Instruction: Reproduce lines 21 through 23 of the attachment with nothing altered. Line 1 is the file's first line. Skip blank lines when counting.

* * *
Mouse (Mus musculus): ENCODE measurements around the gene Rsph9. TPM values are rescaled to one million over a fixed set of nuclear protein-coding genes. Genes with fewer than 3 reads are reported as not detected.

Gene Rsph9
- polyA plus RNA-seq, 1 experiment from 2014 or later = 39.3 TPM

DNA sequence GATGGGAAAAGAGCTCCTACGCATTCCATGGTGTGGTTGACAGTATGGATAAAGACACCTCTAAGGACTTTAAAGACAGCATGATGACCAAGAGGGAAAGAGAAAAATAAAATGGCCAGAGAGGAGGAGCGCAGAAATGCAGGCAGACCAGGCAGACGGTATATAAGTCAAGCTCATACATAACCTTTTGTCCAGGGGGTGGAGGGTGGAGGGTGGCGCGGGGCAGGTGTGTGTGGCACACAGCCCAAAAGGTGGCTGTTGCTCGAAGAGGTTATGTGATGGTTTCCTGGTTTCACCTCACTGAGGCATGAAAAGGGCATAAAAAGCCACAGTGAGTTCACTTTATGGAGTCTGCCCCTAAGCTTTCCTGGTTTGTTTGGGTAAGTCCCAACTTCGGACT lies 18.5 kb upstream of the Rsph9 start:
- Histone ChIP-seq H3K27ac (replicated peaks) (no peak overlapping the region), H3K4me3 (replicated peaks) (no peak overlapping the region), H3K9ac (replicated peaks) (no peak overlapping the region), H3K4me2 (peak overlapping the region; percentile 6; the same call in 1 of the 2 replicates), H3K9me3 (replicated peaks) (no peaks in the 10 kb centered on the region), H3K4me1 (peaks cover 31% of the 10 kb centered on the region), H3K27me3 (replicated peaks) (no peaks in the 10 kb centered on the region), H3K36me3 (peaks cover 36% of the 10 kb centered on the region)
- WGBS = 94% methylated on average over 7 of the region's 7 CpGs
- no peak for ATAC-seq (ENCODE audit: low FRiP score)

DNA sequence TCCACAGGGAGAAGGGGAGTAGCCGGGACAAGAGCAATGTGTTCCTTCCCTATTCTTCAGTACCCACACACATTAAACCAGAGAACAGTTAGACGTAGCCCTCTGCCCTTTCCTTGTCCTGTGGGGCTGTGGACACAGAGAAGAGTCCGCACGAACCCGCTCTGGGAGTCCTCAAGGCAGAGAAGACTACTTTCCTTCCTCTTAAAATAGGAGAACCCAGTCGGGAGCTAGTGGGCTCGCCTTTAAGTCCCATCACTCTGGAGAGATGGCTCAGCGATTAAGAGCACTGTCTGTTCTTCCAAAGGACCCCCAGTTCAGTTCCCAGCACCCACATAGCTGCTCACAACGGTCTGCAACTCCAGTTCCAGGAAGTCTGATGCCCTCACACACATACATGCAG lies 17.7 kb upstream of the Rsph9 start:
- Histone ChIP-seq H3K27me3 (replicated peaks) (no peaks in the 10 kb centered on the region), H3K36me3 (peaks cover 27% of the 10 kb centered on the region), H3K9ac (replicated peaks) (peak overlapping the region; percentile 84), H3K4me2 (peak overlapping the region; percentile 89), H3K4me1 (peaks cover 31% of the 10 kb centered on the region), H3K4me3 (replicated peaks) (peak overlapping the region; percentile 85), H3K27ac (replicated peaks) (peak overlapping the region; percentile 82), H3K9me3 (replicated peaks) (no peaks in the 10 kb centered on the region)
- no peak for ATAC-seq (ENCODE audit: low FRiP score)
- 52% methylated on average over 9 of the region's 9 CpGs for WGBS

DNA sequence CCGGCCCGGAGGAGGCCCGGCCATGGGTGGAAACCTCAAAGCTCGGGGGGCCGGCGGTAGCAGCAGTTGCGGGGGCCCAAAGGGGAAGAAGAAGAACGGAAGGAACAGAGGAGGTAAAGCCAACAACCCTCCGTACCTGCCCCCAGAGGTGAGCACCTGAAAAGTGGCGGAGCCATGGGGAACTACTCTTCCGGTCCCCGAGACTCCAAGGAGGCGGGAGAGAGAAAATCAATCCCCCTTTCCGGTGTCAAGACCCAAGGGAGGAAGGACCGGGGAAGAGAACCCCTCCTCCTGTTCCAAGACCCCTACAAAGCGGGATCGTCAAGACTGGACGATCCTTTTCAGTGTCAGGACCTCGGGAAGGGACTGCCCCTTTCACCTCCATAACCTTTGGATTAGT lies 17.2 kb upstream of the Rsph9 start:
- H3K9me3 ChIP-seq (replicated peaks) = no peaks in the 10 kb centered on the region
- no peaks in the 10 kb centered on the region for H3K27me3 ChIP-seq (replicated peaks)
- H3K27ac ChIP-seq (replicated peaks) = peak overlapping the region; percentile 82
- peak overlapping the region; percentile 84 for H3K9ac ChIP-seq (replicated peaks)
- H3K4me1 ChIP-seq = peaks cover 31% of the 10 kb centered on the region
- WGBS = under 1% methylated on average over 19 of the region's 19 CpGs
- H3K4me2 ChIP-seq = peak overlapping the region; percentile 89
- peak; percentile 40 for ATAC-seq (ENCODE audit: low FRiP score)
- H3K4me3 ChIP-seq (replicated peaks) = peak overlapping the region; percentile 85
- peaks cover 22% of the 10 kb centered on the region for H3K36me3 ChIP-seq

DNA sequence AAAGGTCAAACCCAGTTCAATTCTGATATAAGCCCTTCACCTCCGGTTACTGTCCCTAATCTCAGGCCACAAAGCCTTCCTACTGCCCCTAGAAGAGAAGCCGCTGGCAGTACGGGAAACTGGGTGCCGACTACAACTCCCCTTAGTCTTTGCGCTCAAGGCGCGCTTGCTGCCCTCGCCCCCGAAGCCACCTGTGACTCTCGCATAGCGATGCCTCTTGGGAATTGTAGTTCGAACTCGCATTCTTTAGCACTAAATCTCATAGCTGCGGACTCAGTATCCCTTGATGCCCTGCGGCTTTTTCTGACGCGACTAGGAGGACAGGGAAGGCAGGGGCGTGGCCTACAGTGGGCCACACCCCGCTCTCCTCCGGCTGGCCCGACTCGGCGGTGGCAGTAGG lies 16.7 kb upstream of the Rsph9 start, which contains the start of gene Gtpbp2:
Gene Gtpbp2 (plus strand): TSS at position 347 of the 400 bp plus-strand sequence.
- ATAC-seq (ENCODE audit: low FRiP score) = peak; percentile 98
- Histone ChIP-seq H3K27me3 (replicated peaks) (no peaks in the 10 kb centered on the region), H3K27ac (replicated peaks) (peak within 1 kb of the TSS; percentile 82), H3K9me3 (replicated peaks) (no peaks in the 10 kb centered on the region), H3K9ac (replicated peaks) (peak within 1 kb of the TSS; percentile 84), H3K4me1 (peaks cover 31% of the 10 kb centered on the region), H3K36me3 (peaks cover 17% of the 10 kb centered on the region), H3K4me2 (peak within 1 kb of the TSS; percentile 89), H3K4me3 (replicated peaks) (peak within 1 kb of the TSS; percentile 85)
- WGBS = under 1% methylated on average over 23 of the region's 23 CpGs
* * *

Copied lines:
- H3K4me3 ChIP-seq (replicated peaks) = peak overlapping the region; percentile 85
- peaks cover 22% of the 10 kb centered on the region for H3K36me3 ChIP-seq

DNA sequence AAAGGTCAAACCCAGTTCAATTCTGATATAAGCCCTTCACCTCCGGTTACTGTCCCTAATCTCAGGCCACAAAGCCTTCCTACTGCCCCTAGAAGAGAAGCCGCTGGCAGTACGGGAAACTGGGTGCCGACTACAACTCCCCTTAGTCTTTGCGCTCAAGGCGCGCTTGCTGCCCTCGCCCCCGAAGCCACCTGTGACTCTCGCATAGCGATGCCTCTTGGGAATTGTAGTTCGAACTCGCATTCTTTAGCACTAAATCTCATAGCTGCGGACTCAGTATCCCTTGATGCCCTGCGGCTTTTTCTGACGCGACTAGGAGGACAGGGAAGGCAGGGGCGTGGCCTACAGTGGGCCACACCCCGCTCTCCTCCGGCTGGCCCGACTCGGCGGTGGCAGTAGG lies 16.7 kb upstream of the Rsph9 start, which contains the start of gene Gtpbp2: